The world has seen a startling increase in new technology in the past couple of decades. Inventions that would have been considered science fiction 20 years ago have drastically changed the way we function in almost every aspect of our daily lives. The filing of new patents across the globe has also advanced to an unprecedented number. In 2016 the number of new patents filed worldwide increased by 7.8% over comparable figures in 2015, according to figures provided by the World Intellectual Property Organization.

Increasing Pressure on Patenting Budgets

In the midst of these remarkable technological advances, we are simultaneously enduring one of the most tumultuous global economies seen in several decades. Practically all industries have been adversely affected one way or another, which has required companies to take a closer look at how they spend money, and either make processes more efficient or initiate cost-saving cuts where appropriate.

At the same time, companies are pressured to continue to innovate. Georgetown Law’s “2016 Report on the State of the Legal Market” reported that failure to innovate has caused many well-established companies to be blindsided by technological developments that oust them from their market leadership positions. Consequently, company IP leaders have been asked to protect innovations while simultaneously facing budget cuts that make their job difficult at best, and impossible at worst.

Patents are especially subject to budget pressures because they are intangible and commonly the most expensive intellectual property to acquire and maintain, especially for companies filing patent applications in non-U.S. jurisdictions.

What Can Be Done

The considerable expense associated with patent procurement compels companies to seek alternative ways of mitigating patent expenses. Some common ways companies attempt to mitigate patent expenses include:

  • Squeezing application preparation and prosecution pricing (both foreign and domestic).
  • Forgoing foreign (and sometimes domestic) patent protection on otherwise valuable innovations.
  • Filing patent applications in fewer foreign jurisdictions.
  • Outsourcing original patent application drafting tasks to foreign countries, oftentimes in contravention to U.S. Export Administration regulations. For more information, see Federal Register Vol. 73, No. 142.

By employing such strategies, companies metaphorically take a hatchet to their patent budget without considering the deleterious effect on the resulting patent assets. While saving money in the short term, such hatchet-type strategies can lead to poorer asset quality, which further diminishes the company’s ability to use patent assets to drive corporate opportunities.

Successful companies will approach patent spend management differently. Instead of using a hatchet approach, companies would do well to employ a scalpel that strategically and intelligently incorporates cost savings.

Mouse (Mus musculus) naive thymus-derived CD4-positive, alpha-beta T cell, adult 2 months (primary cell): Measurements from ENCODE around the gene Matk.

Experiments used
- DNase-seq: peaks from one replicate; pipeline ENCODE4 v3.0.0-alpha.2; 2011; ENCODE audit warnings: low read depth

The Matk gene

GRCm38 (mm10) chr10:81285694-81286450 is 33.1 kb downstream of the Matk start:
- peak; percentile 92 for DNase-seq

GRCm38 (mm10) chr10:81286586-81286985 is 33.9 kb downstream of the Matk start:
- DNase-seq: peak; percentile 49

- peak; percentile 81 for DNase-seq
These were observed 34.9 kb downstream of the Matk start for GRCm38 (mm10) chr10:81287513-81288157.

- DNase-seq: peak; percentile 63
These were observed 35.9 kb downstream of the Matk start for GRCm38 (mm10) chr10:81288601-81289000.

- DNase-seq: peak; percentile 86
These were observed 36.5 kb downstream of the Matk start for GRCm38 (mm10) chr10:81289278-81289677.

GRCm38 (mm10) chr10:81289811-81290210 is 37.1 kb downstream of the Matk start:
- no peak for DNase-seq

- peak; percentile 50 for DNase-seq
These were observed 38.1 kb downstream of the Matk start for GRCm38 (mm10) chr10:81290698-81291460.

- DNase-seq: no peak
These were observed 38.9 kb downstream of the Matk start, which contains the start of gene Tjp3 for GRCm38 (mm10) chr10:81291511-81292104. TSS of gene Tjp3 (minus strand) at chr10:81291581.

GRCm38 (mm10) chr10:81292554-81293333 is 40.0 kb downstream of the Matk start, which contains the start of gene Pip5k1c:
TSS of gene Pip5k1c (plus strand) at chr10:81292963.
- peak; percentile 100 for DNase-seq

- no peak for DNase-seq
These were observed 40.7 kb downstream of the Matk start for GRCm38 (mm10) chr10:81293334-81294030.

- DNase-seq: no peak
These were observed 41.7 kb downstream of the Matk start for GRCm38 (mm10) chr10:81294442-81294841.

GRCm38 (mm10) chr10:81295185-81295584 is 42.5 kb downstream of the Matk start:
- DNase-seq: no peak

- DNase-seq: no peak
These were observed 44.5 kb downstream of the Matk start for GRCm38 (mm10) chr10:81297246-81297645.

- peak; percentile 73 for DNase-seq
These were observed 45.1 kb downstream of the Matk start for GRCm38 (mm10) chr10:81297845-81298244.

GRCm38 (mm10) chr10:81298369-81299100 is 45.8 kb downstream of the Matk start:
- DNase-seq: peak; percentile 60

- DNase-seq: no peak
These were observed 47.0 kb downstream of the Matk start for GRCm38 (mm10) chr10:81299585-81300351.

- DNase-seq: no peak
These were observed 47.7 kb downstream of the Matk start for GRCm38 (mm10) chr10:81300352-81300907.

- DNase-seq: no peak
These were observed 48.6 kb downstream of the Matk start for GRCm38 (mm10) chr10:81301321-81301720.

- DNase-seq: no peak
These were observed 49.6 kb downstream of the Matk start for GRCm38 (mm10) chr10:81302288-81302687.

Part of an intelligent scalpel approach includes aligning patent and corporate strategies such that they mutually reinforce and support one another. To accomplish this, companies must embrace and utilize data-based objective analyses to align business goals with filing strategies and portfolio management decisions. This has the effect of optimizing the value of the patents procured while at the same time minimizing the costs involved. Companies should also integrate strategic business goal alignment algorithms, comprehensive competitor analytics, and patent strength analytics to build and justify a successful patenting strategy.

A successful company patent strategy should:

  • Protect market potential and growth of the technology, including current and future research and development, product pipelines, and commercial efforts.
  • Be based on filing, examination and maintenance strategies that capitalize on early indicators of patentability, jurisdictional realities, and company objectives.
  • Address how patent assets can be leveraged through collaboration, external innovation, corporate opportunities, product exclusivity, and other monetization methods.
  • Elevate the innovative culture of the company while simultaneously elevating the reputation of the company in the industry.
  • Create blocks where competitors have (or will likely have) a footprint.
  • Strategically abandon patents when business activities are no longer aligned with jurisdictional realities.

By approaching patenting in a smarter way, it is possible to lower costs of managing patent portfolios while simultaneously strengthening a company’s patent position. Successful companies will embrace the ongoing innovation paradigm shift by thinking smarter to continue to build corporate patent assets that can be leveraged to drive innovation, collaboration and monetization opportunities. Doing so can potentially transform company patent departments into corporate asset centers, which provide benefits through leverage.

Carey Jordan and D. Jeremy Harrison are both partners in the Houston office of Vorys, Sater, Seymour and Pease. Jordan is a patent veteran with nearly two decades of experience handling patent prosecution matters, patent challenges, litigation and intellectual property counseling. Harrison has also focused his practice on intellectual property matters for the past 10 years.